Is Dallas City Council Ready to Act on Short-Term Rentals?


Ban Short-Term rentals Sign | Image by FOX 4

For the past two years, the Dallas City Council has wrestled with the issue of short-term rentals like those found on Airbnb and VRBO. Numerous task forces and committee meetings have yet to resolve the contentious issue.

On the one hand, these rentals provide a valuable source of tax dollars for the city and expand visitor accommodation options, encouraging tourism.

On the other hand, common complaints from some of the Dallas residents who live between these rentals mention frequent noise, trash, and general disruption.

In June, the Zoning Ordinance Advisory Committee began a review of the City Plan Commission’s recommendations. The plan set out to protect short-term rental users while maintaining the character of the neighborhoods where they operate.

Specifically, the committee considered ways to “preserve the neighborhood character of residential districts … and minimize adverse impacts to the housing supply caused by the conversion of residential units to transient use.”

Dallas is by no means unique in its struggle to fairly regulate short-term rentals. The same debates are occurring across the country.

Just north, Plano is similarly considering a ban on short-term rentals. As reported by The Dallas Express, Plano witnessed short-term rentals skyrocket by nearly 50% in just two years between September 2019 and September 2020.

Dallas has no existing standards that outline whether a residential property can be used for short-term accommodation. However, the City treats these short-term rentals like a hotel for tax purposes.

The new recommendation would alter the current development code to include short-term rentals under “lodging uses.” The city council is also developing regulations that apply specifically to these rentals in the neighborhoods where they exist.

A grassroots group known as the Dallas Neighborhood Coalition (DNC) has long maintained that since short-term rentals pay the city’s hotel tax, they should be treated as if they are hotels. Since local code prevents hotels from operating in single-family neighborhoods, so should it similarly bar short-term rentals from those same areas, says the group.

Members of the DNC want the City to codify short-term rentals as a lodging use in the development code and allow short-term rentals to operate only in the areas where other types of lodging are allowed.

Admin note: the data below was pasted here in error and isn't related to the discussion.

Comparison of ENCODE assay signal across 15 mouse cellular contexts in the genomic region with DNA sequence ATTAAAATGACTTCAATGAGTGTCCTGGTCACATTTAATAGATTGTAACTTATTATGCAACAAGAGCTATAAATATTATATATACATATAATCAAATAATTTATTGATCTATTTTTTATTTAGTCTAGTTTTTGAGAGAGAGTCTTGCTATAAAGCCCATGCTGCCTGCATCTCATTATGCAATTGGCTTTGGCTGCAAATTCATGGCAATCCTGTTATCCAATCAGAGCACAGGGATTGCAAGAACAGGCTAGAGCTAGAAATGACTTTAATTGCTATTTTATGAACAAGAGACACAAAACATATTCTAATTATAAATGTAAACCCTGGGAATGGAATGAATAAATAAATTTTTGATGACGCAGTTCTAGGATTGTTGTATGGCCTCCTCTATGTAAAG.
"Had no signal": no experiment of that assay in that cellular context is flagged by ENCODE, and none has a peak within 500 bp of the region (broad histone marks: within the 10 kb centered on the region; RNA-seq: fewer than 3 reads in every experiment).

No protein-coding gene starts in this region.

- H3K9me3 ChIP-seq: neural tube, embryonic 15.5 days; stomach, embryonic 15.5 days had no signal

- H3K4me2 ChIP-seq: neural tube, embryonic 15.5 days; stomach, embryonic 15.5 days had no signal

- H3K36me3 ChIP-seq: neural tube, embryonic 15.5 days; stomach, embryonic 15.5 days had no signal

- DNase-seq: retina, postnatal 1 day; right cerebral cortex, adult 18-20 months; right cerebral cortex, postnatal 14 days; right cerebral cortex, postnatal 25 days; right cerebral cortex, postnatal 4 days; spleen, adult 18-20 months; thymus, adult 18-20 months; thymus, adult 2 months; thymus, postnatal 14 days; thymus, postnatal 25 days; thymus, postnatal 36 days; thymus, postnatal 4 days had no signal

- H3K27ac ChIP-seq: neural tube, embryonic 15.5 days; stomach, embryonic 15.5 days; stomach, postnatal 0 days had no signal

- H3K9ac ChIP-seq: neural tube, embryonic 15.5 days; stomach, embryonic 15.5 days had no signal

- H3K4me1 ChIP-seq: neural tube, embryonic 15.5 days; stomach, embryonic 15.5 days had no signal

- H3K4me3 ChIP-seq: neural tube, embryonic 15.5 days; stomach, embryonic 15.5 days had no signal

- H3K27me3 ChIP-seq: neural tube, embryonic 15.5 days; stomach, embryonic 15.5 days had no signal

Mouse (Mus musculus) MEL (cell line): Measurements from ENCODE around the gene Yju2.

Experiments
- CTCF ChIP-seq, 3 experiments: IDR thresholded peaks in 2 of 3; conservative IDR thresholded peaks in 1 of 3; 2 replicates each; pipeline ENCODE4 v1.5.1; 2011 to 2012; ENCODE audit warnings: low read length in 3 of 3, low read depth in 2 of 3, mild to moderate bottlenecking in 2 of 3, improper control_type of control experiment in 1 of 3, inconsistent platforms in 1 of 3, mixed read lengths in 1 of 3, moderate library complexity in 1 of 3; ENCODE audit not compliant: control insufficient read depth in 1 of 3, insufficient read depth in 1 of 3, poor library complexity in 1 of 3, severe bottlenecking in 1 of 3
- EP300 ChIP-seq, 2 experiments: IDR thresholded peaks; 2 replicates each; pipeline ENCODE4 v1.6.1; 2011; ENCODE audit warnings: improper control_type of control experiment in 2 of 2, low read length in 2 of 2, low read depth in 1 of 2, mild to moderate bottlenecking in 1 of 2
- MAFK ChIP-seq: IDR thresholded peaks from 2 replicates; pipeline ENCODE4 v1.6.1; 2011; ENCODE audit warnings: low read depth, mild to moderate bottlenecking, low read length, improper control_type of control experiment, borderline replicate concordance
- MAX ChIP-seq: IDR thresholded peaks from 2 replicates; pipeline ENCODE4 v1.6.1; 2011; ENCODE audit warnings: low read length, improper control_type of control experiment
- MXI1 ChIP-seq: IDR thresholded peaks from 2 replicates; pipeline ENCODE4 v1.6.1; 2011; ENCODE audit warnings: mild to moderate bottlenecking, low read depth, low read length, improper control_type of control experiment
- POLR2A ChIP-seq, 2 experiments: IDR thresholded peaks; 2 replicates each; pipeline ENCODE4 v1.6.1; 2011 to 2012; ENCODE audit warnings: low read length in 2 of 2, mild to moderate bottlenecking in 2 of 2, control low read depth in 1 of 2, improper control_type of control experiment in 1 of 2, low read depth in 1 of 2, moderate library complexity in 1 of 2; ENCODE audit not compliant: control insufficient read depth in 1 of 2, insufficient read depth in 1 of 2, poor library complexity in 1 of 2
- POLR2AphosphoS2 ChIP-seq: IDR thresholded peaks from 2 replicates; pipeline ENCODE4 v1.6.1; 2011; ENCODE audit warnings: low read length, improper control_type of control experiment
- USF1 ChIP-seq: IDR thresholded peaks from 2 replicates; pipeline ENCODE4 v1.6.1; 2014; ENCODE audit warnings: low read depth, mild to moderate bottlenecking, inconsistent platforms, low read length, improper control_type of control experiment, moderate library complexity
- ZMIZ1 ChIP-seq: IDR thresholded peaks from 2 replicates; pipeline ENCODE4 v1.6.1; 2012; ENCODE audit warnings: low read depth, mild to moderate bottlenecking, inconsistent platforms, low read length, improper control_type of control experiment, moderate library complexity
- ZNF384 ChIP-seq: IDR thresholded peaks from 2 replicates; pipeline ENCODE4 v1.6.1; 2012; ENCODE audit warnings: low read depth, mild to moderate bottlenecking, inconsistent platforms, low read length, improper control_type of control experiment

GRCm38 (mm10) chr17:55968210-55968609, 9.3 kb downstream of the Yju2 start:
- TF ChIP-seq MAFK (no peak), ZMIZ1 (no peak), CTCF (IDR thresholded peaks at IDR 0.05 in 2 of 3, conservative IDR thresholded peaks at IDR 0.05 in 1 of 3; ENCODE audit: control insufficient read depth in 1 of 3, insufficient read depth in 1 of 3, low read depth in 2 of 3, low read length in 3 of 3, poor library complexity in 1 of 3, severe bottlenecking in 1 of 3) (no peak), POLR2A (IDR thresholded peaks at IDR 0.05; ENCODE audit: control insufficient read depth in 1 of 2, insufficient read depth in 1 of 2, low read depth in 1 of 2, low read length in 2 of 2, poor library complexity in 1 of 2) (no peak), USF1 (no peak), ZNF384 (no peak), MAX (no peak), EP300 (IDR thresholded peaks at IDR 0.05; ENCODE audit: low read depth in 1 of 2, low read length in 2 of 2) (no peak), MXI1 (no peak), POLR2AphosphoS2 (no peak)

A couple of years back, the city council allocated nearly half a million dollars for a five-year contract to assess Dallas’s current short-term rental market, contact their hosts for registration, and collect any hotel tax owed. Colorado-based MUNIRevs was awarded the contract and eventually identified 1,439 active and registered properties. Another 1,189 properties were deemed “possible” locations.

Those numbers may seem low for a large city like Dallas, and perhaps they are. Three industry experts pegged short-term rental numbers at upwards of 6,000 – more than triple the official listings identified by MUNIRevs.

Some of the city’s short-term rentals have become infamous, like the now-delisted 4,000-square-foot home in the Lochwood neighborhood. The property, which advertised space for nearly two dozen guests, was known for its abundance of trash, loud music, and illegal parking.

City Hall maintains that short-term rentals are not causing disproportionate disruption. Of the 2,628 properties identified by MUNIRev, more than 88% generated zero emergency calls. However, put another way, more than 1 out of 10 did prompt calls to 311 or 911, higher than what is typical for non-rental properties.

The short-term rental craze has also been criticized for driving up local prices. Known as “the Airbnb effect,” the Economic Policy Institute claims these types of rentals create more costs than benefits, a fact not lost on people trying to solve the city’s 20,000-unit housing shortage.

​Of course, limiting short-term rental availability could lead to a reduction in accommodation in the city and drive up the rates of those which remain, potentially deterring visitors to DFW. It would also eliminate a lucrative source of income for some of DFW’s residents.

​COVID-19 also changed the way consumers travel. According to Airbnb, people are taking longer trips and living away from home for extended periods. In these instances, having access to typical amenities found in a home, like a kitchen and laundry facilities, can be appealing.

​“Travel is coming back … But [it] will be really different than before,” Airbnb CEO Brian Chesky told a group of journalists last year.

While the City appears to be drawing closer to a decision, a resolution is still far from certain. The planning commission will entertain public feedback on December 8 during a special daylong meeting before delivering its recommendation to the city council.

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2 months ago

In my experience, STRs with the owner present, as in those who rent out a portion of their home, generate the least number of problems and contribute to the character of their neighborhoods. Thus a solution which might please the majority might be to require STR owners to live on or in the immediate vicinity of their rental unit(s).

However the larger concern should be the ability of people to get by in our currently lousy economy. People caring for an aging parent or disabled family member use STRs to provide their income. I don’t see how any human with a functional heart can put corporate profits above the needs of people. (If you’ve been living under a rock you may not be aware that it’s hotel chains which are leading the charge against STRs.)

People are doing the best they can to deal with the effects of big spenders in Congress, STR owners no different than Uber or Lyft drivers. 8.6% annual inflation is the cost of Joe Biden’s “stimulus” packages. FJB.